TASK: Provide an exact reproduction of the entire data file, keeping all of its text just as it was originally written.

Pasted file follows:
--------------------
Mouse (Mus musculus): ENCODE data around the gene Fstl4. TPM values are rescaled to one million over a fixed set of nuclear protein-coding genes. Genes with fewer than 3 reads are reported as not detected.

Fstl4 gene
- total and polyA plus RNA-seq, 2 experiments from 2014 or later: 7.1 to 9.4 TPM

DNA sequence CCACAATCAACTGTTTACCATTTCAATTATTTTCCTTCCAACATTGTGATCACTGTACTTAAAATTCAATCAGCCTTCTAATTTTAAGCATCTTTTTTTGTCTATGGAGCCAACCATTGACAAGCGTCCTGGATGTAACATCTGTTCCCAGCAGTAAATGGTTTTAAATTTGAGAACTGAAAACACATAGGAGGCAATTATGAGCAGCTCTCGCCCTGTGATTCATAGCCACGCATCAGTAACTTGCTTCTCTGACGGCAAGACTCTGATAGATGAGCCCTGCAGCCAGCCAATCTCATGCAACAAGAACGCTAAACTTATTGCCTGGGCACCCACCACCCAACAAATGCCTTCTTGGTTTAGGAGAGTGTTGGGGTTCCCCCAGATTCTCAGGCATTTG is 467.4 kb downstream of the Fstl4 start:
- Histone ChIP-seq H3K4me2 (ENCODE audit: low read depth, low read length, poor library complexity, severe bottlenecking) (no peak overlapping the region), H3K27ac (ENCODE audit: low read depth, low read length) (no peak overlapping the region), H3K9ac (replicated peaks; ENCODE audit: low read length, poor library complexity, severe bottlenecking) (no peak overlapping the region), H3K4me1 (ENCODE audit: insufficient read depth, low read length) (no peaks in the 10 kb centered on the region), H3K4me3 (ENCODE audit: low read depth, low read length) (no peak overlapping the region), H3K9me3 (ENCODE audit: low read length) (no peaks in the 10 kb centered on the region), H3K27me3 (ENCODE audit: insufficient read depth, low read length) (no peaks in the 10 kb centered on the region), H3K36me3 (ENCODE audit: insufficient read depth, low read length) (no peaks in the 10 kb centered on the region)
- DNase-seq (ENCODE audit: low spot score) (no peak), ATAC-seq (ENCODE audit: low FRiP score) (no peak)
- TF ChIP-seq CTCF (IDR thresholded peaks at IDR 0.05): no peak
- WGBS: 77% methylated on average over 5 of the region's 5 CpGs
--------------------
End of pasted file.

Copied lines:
Mouse (Mus musculus): ENCODE data around the gene Fstl4. TPM values are rescaled to one million over a fixed set of nuclear protein-coding genes. Genes with fewer than 3 reads are reported as not detected.

Fstl4 gene
- total and polyA plus RNA-seq, 2 experiments from 2014 or later: 7.1 to 9.4 TPM

DNA sequence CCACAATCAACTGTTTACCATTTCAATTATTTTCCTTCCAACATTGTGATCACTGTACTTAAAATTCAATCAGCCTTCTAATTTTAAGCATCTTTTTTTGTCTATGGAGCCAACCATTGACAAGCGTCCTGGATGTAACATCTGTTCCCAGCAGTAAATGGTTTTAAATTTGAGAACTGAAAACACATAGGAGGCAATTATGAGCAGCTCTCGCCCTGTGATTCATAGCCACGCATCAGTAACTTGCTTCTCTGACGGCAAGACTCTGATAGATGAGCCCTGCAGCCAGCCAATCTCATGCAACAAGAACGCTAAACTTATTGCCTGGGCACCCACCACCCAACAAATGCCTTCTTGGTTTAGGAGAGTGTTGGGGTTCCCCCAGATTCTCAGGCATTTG is 467.4 kb downstream of the Fstl4 start:
- Histone ChIP-seq H3K4me2 (ENCODE audit: low read depth, low read length, poor library complexity, severe bottlenecking) (no peak overlapping the region), H3K27ac (ENCODE audit: low read depth, low read length) (no peak overlapping the region), H3K9ac (replicated peaks; ENCODE audit: low read length, poor library complexity, severe bottlenecking) (no peak overlapping the region), H3K4me1 (ENCODE audit: insufficient read depth, low read length) (no peaks in the 10 kb centered on the region), H3K4me3 (ENCODE audit: low read depth, low read length) (no peak overlapping the region), H3K9me3 (ENCODE audit: low read length) (no peaks in the 10 kb centered on the region), H3K27me3 (ENCODE audit: insufficient read depth, low read length) (no peaks in the 10 kb centered on the region), H3K36me3 (ENCODE audit: insufficient read depth, low read length) (no peaks in the 10 kb centered on the region)
- DNase-seq (ENCODE audit: low spot score) (no peak), ATAC-seq (ENCODE audit: low FRiP score) (no peak)
- TF ChIP-seq CTCF (IDR thresholded peaks at IDR 0.05): no peak
- WGBS: 77% methylated on average over 5 of the region's 5 CpGs